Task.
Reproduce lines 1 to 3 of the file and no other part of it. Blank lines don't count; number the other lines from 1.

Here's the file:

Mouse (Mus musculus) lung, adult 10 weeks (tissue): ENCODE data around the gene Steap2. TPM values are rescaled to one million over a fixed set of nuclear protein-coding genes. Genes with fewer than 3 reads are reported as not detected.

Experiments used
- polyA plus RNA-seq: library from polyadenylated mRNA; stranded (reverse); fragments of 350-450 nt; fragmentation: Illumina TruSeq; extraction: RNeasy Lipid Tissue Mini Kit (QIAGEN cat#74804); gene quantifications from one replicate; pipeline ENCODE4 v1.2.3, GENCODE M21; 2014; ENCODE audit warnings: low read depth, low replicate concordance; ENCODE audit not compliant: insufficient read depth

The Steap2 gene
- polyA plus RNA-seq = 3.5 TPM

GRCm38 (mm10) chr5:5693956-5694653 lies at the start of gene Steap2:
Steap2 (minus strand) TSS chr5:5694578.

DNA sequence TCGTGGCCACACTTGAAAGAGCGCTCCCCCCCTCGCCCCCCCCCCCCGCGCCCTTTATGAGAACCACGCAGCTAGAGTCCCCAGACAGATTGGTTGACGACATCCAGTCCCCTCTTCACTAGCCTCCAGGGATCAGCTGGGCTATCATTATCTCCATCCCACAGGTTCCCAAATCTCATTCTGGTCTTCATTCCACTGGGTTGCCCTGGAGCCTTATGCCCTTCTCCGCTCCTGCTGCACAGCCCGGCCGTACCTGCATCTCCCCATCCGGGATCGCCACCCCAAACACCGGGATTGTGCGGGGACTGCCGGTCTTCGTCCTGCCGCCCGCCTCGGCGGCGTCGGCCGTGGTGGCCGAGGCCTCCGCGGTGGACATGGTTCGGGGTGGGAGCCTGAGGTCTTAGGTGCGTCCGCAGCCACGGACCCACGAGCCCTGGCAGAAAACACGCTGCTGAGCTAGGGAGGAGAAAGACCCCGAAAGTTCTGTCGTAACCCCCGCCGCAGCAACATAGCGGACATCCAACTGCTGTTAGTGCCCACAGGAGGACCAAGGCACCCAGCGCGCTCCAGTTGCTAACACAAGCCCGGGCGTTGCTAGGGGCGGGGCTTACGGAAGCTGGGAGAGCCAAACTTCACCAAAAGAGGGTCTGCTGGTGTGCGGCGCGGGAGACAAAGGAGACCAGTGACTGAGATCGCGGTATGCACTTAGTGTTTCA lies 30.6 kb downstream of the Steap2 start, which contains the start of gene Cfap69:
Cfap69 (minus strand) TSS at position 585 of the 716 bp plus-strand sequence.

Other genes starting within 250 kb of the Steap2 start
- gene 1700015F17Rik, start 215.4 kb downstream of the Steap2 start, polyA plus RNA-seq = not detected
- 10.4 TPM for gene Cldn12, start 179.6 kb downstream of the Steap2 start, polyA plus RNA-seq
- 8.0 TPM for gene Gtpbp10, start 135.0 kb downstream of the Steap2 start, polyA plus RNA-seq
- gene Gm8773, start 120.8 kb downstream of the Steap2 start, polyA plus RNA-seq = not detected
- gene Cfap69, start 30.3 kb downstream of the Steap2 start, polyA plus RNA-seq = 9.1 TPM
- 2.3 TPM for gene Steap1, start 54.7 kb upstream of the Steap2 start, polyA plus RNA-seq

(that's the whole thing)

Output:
Mouse (Mus musculus) lung, adult 10 weeks (tissue): ENCODE data around the gene Steap2. TPM values are rescaled to one million over a fixed set of nuclear protein-coding genes. Genes with fewer than 3 reads are reported as not detected.

Experiments used
- polyA plus RNA-seq: library from polyadenylated mRNA; stranded (reverse); fragments of 350-450 nt; fragmentation: Illumina TruSeq; extraction: RNeasy Lipid Tissue Mini Kit (QIAGEN cat#74804); gene quantifications from one replicate; pipeline ENCODE4 v1.2.3, GENCODE M21; 2014; ENCODE audit warnings: low read depth, low replicate concordance; ENCODE audit not compliant: insufficient read depth